Kimberly Railey

Kimberly Railey is an associate in the firm’s Washington, DC office. She is a member of the Election and Political Law Practice Group and the Data Privacy and Cybersecurity Practice Group.

Prior to law school, Kimberly was a political reporter for a nonpartisan publication in Washington, DC.

The Democratic and Republican National Party Conventions are a premiere forum for businesses and trade groups to elevate their priorities to candidates, elected officials, and staff. However, thanks to a complex regulatory regime, participation in convention events can invite scrutiny and legal trouble. The Republican Convention is scheduled to take place in Milwaukee from July

California recently passed a series of new regulations affecting its “pay-to-play” laws that limit political contributions by state and local government contractors and others involved in proceedings on contracts, licenses, permits, and other “entitlements for use” in the state.  These regulations implement changes to the law that took effect this year, which include applying the

Political committees, advertisers, and advertising platforms have operated under a cloud of uncertainty regarding which disclaimers, if any, must appear on internet-based advertisements. Existing Federal Election Commission (“FEC”) regulations and guidance left many unanswered questions about the disclaimers required for these increasingly important internet ads. The FEC has finally offered some clarity in this area

The Federal Election Commission (“FEC”) recently answered a common question for those involved in operating a federal PAC:  When is the treasurer personally liable for violations of the rules on recordkeeping and reporting?  In doing so, the FEC highlighted the importance of external oversight of PAC operations, and the value of periodic audits of the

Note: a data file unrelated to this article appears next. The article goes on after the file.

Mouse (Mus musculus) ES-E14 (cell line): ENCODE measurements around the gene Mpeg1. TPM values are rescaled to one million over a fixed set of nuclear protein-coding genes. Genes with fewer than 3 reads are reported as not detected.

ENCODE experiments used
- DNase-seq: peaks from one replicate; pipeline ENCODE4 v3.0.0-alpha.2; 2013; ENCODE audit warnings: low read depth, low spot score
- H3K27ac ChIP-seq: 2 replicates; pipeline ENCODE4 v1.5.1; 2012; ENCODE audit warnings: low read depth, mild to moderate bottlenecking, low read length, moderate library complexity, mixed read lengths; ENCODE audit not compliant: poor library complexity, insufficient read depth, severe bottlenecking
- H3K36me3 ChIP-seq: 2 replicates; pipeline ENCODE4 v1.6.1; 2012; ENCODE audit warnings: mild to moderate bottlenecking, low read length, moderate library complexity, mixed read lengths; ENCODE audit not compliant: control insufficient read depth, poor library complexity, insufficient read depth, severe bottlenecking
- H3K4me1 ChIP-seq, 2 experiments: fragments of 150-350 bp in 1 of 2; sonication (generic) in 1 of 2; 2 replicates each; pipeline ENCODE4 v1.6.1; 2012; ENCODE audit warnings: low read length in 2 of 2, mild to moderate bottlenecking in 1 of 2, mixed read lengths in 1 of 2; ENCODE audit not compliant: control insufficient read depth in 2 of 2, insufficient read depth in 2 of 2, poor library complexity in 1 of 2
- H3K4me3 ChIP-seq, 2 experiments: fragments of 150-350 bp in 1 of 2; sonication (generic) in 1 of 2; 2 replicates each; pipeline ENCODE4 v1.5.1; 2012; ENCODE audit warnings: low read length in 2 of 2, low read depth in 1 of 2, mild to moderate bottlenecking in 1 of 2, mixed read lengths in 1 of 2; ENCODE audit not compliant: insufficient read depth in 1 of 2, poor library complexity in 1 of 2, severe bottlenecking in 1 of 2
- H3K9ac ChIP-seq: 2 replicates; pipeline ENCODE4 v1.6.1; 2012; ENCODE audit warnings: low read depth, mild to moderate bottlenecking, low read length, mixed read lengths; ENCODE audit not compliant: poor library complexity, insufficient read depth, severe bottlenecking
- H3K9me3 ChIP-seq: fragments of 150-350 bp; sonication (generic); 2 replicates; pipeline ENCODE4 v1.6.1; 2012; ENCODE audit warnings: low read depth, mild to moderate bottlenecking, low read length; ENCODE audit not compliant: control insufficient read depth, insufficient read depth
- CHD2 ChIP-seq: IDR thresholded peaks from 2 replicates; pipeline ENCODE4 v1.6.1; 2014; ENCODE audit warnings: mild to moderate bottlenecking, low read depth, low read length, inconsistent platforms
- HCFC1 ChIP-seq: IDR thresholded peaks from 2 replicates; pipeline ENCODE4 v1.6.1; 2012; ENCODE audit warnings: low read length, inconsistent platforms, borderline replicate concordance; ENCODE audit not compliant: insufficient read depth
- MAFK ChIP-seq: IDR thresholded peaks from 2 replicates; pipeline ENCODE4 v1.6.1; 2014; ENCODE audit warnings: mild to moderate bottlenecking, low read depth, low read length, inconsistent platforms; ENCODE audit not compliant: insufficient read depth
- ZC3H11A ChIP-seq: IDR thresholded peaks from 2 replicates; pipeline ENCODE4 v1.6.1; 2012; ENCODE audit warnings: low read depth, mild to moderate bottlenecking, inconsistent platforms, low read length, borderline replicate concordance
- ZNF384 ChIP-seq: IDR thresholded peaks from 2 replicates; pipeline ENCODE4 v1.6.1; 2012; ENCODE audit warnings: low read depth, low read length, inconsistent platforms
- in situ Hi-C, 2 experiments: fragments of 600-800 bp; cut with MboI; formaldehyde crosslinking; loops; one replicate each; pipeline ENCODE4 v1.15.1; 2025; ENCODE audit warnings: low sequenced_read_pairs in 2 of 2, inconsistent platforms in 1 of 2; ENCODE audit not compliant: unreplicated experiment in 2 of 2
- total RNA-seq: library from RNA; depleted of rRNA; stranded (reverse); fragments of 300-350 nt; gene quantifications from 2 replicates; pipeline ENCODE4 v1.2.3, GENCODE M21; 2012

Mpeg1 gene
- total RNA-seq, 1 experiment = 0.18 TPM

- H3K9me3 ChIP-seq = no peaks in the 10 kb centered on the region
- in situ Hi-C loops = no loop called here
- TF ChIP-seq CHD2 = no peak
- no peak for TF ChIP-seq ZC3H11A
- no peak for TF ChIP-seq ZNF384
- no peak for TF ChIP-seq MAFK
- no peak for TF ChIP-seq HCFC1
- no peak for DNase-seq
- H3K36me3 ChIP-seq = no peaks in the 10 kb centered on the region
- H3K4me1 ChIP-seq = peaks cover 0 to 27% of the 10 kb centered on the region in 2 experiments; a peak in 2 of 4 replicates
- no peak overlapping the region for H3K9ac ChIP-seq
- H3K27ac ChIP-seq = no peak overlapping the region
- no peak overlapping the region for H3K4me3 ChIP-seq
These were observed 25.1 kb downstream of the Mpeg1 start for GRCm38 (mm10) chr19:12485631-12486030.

The California Fair Political Practices Commission (FPPC) adopted on Thursday higher political contribution limits and public officer gift limits for the 2023-2024 political cycle. The new limits take effect on January 1, 2023.

Contribution Limits

Under the new limits, an individual, business entity, or committee/PAC can contribute $5,500 per election to candidates for state legislature

The newly-established New York Commission on Ethics in Lobbying and Government recently took over as the state’s regulator of lobbying and government ethics, replacing the old Joint Commission on Public Ethics.  This change in the enforcer and a new group of commissioners could spell more rigorous enforcement of the state’s lobbying disclosure and ethics rules.

Trade associations, 501(c)(4) social welfare organizations, other outside groups that pay for political advertisements, and their donors now have more answers to long-running questions regarding when donations to these groups are publicly reportable.  After postponing consideration of the issue during its previous meeting, the Federal Election Commission (“FEC”) approved Wednesday an interim final rule on

The 2021 report from the Government Accountability Office (“GAO”) offers new details on the landscape of Lobbying Disclosure Act (“LDA”) compliance and enforcement.  The report is based on random audits of lobbyists’ filings and analysis of enforcement by the U.S. Attorney’s Office for the District of Columbia (“USAO”).

The report included several trends GAO identified